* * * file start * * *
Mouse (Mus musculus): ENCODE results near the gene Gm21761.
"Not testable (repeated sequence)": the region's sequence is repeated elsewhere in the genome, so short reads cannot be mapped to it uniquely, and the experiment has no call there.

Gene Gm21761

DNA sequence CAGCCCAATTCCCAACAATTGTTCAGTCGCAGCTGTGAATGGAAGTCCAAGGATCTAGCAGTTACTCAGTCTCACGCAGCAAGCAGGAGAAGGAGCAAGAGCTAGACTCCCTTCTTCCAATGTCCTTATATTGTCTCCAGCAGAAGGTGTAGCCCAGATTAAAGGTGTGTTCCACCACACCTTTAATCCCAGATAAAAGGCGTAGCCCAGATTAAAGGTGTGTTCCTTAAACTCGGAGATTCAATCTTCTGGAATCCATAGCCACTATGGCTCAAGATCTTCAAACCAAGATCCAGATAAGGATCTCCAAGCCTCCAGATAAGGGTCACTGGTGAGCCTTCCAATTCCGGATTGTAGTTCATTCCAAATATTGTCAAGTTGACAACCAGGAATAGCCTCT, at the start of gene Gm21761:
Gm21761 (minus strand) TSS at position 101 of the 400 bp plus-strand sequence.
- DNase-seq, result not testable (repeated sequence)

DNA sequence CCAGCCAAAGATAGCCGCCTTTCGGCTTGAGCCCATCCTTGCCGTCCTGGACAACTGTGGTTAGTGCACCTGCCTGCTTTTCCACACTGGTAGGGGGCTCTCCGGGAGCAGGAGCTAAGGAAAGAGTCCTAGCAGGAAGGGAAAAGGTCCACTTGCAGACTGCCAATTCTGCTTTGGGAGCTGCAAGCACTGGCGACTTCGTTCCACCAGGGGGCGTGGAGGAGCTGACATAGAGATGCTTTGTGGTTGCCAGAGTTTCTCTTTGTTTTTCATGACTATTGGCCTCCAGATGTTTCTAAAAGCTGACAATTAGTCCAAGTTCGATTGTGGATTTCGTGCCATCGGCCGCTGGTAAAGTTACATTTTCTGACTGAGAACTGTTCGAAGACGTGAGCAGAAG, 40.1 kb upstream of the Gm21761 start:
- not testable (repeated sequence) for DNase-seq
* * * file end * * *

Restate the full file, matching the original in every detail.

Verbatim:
Mouse (Mus musculus): ENCODE results near the gene Gm21761.
"Not testable (repeated sequence)": the region's sequence is repeated elsewhere in the genome, so short reads cannot be mapped to it uniquely, and the experiment has no call there.

Gene Gm21761

DNA sequence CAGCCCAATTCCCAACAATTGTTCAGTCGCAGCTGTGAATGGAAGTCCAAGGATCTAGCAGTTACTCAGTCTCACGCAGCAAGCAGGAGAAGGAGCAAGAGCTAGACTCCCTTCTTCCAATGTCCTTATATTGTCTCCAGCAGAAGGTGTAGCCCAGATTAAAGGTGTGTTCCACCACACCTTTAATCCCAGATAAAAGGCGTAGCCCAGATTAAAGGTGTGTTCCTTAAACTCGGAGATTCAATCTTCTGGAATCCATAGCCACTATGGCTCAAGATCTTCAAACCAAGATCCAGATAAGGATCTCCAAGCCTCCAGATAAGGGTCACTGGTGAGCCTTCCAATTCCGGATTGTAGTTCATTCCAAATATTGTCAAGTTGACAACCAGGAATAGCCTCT, at the start of gene Gm21761:
Gm21761 (minus strand) TSS at position 101 of the 400 bp plus-strand sequence.
- DNase-seq, result not testable (repeated sequence)

DNA sequence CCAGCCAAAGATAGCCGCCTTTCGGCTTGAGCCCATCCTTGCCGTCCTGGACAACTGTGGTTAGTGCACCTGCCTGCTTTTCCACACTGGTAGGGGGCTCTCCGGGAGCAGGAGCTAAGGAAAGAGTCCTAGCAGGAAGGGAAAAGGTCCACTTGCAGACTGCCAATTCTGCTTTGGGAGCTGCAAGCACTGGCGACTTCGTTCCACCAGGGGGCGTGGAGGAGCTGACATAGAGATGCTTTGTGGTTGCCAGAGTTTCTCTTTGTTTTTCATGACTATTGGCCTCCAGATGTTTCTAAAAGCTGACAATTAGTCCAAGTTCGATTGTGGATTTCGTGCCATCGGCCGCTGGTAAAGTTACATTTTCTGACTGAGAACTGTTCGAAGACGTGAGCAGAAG, 40.1 kb upstream of the Gm21761 start:
- not testable (repeated sequence) for DNase-seq